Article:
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  • mcprison mcprison Aug 9, 2001 2:58 AM Flag

    1 of 3 McFarland/CA contracts in ?

    Business Wire

    August 7, 2001, Tuesday

    DISTRIBUTION: Business Editors

    LENGTH: 580 words

    HEADLINE: Fitch Rts City of McFarland, California's Swr Sys Revs 'BBB-'

    DATELINE: NEW YORK, Aug. 7, 2001

    The City of McFarland, CA's (the city) approximately $1.36 million
    certificates of participation (2001 sewer-system financing project) are rated
    'BBB-' by Fitch.

    The certificates are scheduled to be sold competitively Aug. 8. The Rating
    Outlook is Stable.

    The sewer-system enterprise provides service to the city of McFarland, a 2.1
    square mile city located in Kern County, California. Located about 150 miles
    north of Los Angeles, the sewer-system infrastructure includes two lift stations
    and associated force mains, as well as, a treatment plant. Certificate proceeds
    will reimburse the city for the costs of acquiring additional property and
    upgrades to the system. The service area base includes over 2,266 service
    connections, mostly residential. The city's 2001 population is 10,168.

    McFarland's sewer system utility's credit strengths include the service's
    essential nature to the community, good financial operations, a competitive rate
    structure, and a demonstrated ability and willingness to raise rates to meet
    capital program costs. Financial operations are characterized by its positive
    operating margins. Capital needs are reported to be manageable and no additional
    debt is anticipated. This offering is the city's only outstanding debt. Recently
    upgraded, the treatment plant has a capacity of 1.8 million gallons per day
    (MGD). Current effluent flow is reported at approximately 1.2 MGD. The utility
    charges an annual flat rate of$185.95 per customer. Payment is collected on the
    property tax bill. Fiscal 2002 net revenues are projected to provide maximum
    annual debt service (MADs) coverage of 2.11 times (x). Cash balances are good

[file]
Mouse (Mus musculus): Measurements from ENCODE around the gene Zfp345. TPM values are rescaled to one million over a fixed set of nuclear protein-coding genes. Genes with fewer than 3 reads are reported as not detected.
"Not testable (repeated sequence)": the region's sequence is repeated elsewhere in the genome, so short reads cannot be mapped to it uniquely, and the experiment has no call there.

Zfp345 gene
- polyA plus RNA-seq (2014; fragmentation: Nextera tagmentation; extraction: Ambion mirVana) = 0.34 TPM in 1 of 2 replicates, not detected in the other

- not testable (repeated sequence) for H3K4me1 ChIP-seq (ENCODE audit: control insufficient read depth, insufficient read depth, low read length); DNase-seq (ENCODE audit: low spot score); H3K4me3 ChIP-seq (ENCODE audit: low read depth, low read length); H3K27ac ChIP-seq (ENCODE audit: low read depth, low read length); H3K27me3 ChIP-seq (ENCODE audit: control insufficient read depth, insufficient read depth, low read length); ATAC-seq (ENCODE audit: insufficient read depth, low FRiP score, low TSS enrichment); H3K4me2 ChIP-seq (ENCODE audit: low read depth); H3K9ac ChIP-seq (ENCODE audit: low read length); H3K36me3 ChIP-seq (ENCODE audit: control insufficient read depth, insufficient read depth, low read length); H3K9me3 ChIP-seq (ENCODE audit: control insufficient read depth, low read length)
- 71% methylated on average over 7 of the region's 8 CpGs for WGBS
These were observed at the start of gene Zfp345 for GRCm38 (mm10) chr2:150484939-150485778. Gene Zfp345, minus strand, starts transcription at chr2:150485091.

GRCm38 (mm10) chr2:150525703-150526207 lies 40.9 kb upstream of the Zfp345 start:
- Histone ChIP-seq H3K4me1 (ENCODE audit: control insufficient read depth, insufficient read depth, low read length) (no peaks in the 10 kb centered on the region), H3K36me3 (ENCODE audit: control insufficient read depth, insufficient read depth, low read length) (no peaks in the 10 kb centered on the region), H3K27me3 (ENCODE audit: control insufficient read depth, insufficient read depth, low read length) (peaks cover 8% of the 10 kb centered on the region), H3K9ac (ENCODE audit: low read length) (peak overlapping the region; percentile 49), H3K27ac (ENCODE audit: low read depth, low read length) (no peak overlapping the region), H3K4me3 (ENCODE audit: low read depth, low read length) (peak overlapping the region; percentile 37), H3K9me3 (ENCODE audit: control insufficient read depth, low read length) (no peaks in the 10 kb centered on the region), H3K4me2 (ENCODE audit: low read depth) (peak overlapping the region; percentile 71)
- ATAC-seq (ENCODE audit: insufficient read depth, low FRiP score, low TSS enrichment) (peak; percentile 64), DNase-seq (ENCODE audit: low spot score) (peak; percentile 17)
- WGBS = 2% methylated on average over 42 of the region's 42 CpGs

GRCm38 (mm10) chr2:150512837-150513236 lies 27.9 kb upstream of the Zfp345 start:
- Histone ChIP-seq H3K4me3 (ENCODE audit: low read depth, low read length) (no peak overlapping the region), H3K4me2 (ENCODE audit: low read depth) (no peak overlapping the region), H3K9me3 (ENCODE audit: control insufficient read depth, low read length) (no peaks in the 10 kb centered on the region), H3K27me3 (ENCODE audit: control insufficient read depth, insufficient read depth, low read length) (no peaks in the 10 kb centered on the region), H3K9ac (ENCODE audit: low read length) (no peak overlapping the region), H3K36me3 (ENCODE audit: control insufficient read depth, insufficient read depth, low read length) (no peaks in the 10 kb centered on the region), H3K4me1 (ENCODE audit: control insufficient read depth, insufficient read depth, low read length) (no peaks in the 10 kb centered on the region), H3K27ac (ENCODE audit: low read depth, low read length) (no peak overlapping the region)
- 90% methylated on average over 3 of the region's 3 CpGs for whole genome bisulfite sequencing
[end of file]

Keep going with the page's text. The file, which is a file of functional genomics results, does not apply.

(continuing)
relative to the utility's size.

    Offsetting credit factors include extreme revenue concentration, and the
    agriculturally dependent economy. More than 42% of total operating revenues are
    generated from the Wackenhut Correctional Facility, operators of three prisons
    within the service area. The prisons average 1,300 inmates per year, and the
    city charges the prisons the standard flat rate per prisoner. Two of the three
    prisons have contracts with the California Department of Corrections through
    2007. The third contract is set to expire this year and an extension is
    uncertain. Failure to extend the operating contracts presents a credit concern.
    The high concentration of revenues with one customer creates a higher level of
    dependence by the utility on that one entity. Discounting all revenue generated
    from the prison facilities, debt service is still met on a projected basis,
    however fiscal and economic stress would be likely if the contracts were not
    extended. The service area is characterized by the significant agricultural
    component in the economy, and, the city has above-average unemployment and low
    income levels, typical of agricultural economies.

    Legal provisions are sound. These certificates are secured by a first lien on
    water enterprise net revenues. The city is required to set and collect rates and
    charges for each year such that net revenues equal 125% of average annual debt
    service. Proceeds from this issuance will be used to fund a debt service reserve
    fund in an amount equal to maximum annual debt service. The enterprise is
    limited in the issuance of further debt by a traditional historical or projected
    additional bonds test.

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